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Yee Gods, Not a Dahon



 
 
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  #1  
Old September 21st 18, 09:03 PM posted to rec.bicycles.tech
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Default Yee Gods, Not a Dahon

On Tuesday I do a ride with 4,000 feet of climbing so I'm not In a hurry up any hills. But neither am I waiting around since I have to put in 600 feet of climbing to get to the start.

I started up my first climb and this buy probably 40 years my jr. came by on one of those foldable Dahons like I was standing still.

May his tires wear out and he not find a new source.
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  #2  
Old September 23rd 18, 08:08 PM posted to rec.bicycles.tech
SMS
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Default Yee Gods, Not a Dahon

On 9/21/2018 1:03 PM, wrote:
On Tuesday I do a ride with 4,000 feet of climbing so I'm not In a hurry up any hills. But neither am I waiting around since I have to put in 600 feet of climbing to get to the start.

I started up my first climb and this buy probably 40 years my jr. came by on one of those foldable Dahons like I was standing still.

May his tires wear out and he not find a new source.


Tires are readily available from multiple sources.

A quality 18"-24" wheeled folder actually has some advantages over a
bicycle with larger wheels, though ride quality suffers the smaller the
wheels, unless there is adequate suspension, and even then it's not
pleasant on rough streets with small wheels.

There were a bunch of high-quality folders at Interbike last week:
Dahon: https://dahon.com/bikes/speed-d30-2/
Tern: https://www.ternbicycles.com/us/bikes/472/node-d16,
Oyama: https://oyama.com/product/cx9/
Chedtech: http://nexy.com/chedech/home/19-chedech-blue-flatbar.html

They are not cheap. These are not the $150 folders that you see in some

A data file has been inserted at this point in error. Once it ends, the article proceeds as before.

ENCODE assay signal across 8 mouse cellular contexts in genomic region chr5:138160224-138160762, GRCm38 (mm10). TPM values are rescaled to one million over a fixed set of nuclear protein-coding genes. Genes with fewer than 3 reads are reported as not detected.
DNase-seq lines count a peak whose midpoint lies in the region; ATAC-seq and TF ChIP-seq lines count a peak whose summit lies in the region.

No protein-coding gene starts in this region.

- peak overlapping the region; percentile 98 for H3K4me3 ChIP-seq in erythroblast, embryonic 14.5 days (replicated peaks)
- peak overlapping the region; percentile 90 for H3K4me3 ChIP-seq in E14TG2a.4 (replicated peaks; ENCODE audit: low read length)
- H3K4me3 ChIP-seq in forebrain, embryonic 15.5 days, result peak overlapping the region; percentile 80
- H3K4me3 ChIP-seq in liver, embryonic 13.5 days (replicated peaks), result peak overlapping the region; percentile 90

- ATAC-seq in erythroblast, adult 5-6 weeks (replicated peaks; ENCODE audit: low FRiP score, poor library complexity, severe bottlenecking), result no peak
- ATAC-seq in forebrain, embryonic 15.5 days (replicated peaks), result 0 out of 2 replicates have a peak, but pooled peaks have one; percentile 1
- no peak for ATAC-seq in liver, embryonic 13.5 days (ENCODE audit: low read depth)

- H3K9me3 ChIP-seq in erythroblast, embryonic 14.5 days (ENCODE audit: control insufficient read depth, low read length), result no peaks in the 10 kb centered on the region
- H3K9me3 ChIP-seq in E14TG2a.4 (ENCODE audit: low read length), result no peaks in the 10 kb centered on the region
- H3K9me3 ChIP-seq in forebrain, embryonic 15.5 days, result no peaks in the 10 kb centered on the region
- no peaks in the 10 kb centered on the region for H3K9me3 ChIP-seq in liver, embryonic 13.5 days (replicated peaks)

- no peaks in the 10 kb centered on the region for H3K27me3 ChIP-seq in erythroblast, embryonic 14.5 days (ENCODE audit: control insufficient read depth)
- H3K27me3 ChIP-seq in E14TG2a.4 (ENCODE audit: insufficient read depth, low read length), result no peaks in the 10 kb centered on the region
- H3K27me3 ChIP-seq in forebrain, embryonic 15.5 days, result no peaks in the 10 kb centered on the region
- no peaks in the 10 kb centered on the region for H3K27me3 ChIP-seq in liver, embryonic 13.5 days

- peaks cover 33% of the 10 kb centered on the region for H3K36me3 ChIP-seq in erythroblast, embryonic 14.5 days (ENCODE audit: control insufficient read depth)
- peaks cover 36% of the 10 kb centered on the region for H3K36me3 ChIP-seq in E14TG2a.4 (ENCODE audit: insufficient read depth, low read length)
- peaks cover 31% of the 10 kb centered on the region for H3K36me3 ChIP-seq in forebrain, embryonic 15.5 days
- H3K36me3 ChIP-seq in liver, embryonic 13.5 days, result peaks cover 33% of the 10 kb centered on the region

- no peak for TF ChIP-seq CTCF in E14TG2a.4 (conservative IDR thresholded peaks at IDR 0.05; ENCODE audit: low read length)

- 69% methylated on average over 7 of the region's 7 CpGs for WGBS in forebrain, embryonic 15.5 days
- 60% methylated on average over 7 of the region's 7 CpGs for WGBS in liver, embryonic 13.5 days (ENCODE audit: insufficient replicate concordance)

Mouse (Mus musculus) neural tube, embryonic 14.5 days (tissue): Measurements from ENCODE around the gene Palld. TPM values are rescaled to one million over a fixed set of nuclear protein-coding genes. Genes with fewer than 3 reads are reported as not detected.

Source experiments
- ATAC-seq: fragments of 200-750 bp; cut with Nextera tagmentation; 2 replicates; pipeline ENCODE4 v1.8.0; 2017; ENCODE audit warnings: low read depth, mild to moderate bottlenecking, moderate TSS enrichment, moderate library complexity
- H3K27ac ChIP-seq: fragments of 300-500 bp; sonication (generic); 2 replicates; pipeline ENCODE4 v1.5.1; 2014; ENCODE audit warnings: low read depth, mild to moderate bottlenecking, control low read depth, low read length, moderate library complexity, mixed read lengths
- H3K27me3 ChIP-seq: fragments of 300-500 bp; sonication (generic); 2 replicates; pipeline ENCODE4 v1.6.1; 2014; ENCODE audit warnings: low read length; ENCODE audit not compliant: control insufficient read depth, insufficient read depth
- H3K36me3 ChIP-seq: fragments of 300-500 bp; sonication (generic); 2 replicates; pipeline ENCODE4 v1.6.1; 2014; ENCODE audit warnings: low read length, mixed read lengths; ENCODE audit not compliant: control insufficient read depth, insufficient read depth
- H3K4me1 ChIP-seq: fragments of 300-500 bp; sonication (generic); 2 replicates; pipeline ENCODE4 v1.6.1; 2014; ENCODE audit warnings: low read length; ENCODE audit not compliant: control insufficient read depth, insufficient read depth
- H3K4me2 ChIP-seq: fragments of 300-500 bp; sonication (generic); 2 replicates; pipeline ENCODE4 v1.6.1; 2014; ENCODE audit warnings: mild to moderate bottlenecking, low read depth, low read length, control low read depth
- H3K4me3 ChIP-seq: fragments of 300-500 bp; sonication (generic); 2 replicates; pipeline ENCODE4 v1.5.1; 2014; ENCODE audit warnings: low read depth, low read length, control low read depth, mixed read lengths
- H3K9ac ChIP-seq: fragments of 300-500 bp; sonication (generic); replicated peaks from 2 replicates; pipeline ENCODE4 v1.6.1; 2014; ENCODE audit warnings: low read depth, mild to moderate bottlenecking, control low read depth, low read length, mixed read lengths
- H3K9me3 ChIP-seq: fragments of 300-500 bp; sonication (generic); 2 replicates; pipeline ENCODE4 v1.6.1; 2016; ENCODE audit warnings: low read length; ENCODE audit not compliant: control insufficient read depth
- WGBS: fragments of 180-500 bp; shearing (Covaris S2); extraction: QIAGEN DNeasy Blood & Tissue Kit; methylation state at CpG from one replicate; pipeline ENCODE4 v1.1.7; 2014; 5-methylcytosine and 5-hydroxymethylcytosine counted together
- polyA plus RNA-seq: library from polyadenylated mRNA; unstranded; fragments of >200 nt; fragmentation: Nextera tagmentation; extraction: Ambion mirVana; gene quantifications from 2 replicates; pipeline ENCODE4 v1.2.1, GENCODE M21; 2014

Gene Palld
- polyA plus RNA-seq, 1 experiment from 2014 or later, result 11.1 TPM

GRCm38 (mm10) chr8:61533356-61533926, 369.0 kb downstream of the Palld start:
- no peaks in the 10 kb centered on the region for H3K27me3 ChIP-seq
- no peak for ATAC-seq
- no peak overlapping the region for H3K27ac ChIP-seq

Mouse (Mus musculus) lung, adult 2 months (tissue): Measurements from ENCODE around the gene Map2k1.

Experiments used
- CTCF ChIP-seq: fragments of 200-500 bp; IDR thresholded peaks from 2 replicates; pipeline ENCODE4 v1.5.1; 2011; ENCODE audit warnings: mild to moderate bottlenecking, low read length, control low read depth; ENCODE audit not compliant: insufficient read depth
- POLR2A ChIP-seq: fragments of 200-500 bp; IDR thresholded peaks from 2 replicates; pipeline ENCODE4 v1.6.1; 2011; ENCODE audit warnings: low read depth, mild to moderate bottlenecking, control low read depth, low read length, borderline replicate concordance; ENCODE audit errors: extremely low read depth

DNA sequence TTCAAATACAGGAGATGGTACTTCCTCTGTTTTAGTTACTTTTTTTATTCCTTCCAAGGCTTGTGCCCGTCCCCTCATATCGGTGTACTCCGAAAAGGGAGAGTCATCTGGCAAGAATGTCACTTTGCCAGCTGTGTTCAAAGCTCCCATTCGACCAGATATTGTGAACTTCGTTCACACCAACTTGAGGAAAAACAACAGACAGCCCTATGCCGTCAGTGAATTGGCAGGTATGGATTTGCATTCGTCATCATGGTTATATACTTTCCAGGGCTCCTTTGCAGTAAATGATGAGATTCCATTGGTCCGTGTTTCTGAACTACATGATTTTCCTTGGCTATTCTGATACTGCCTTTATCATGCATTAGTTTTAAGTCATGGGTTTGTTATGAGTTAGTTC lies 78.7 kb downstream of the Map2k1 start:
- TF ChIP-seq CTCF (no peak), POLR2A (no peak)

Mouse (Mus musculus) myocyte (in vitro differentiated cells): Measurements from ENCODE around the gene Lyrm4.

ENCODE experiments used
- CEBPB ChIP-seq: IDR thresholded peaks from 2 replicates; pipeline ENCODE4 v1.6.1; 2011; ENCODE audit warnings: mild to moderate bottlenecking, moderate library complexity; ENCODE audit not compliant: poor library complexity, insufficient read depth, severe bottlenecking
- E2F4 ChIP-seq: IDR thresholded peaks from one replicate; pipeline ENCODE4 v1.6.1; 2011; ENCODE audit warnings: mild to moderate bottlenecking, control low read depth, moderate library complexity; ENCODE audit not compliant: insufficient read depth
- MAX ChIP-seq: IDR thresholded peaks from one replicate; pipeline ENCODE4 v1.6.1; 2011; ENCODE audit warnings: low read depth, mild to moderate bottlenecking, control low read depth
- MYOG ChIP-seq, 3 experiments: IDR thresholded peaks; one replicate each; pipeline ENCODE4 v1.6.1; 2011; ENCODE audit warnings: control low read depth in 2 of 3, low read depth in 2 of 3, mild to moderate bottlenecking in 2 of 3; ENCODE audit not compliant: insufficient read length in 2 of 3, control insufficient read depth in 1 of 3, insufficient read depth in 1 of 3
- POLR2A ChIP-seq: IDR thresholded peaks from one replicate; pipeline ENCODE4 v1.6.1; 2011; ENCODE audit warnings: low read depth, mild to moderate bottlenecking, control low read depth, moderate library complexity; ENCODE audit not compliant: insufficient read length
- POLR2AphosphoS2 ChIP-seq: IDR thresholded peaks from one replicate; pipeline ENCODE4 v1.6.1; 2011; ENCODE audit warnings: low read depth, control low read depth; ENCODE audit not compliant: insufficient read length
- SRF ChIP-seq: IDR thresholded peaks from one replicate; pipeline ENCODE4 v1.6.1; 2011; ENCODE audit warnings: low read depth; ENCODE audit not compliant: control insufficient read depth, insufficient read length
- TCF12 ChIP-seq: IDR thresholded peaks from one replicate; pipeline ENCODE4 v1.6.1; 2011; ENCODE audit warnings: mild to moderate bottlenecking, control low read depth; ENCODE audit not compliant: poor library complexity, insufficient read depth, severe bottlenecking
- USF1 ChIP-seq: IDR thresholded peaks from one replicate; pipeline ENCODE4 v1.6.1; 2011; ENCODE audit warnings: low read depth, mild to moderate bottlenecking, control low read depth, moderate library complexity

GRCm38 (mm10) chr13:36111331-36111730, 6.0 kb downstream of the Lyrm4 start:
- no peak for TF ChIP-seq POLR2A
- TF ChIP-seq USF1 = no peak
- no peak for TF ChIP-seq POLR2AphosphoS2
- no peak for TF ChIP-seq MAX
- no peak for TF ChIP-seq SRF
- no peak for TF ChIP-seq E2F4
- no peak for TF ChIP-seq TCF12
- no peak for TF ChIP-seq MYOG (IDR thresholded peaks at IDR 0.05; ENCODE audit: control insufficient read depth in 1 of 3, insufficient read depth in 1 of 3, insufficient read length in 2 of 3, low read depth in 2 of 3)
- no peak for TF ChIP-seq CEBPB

catalogs or on eBay. But there were plenty of low-end folders at
Interbike as well.

The reason I became enamored of folding bikes was the limited bicycle
capacity on public transit, specifically Caltrain (San Francisco/San
Jose). Now they've expanded access for more full size bicycles, but a
folder is still less stressful. Folding bikes are a good solution to the
"last mile" issue on public transit.

  #3  
Old September 24th 18, 04:21 PM posted to rec.bicycles.tech
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Posts: 472
Default Yee Gods, Not a Dahon

On Sunday, September 23, 2018 at 12:09:10 PM UTC-7, sms wrote:
On 9/21/2018 1:03 PM, wrote:
On Tuesday I do a ride with 4,000 feet of climbing so I'm not In a hurry up any hills. But neither am I waiting around since I have to put in 600 feet of climbing to get to the start.

I started up my first climb and this buy probably 40 years my jr. came by on one of those foldable Dahons like I was standing still.

May his tires wear out and he not find a new source.


Tires are readily available from multiple sources.

A quality 18"-24" wheeled folder actually has some advantages over a
bicycle with larger wheels, though ride quality suffers the smaller the
wheels, unless there is adequate suspension, and even then it's not
pleasant on rough streets with small wheels.

There were a bunch of high-quality folders at Interbike last week:
Dahon: https://dahon.com/bikes/speed-d30-2/
Tern: https://www.ternbicycles.com/us/bikes/472/node-d16,
Oyama: https://oyama.com/product/cx9/
Chedtech: http://nexy.com/chedech/home/19-chedech-blue-flatbar.html

They are not cheap. These are not the $150 folders that you see in some
catalogs or on eBay. But there were plenty of low-end folders at
Interbike as well.

The reason I became enamored of folding bikes was the limited bicycle
capacity on public transit, specifically Caltrain (San Francisco/San
Jose). Now they've expanded access for more full size bicycles, but a
folder is still less stressful. Folding bikes are a good solution to the
"last mile" issue on public transit.


I've been offered several jobs in the Silicon Valley area. But the traffic there is so difficult it would take 3 hours minimum each way and I'm not about to throw away that much of my remaining life sitting in traffic. I considered the BART or Caltrains commute but companies don't even KNOW how far they are from these stations!
 




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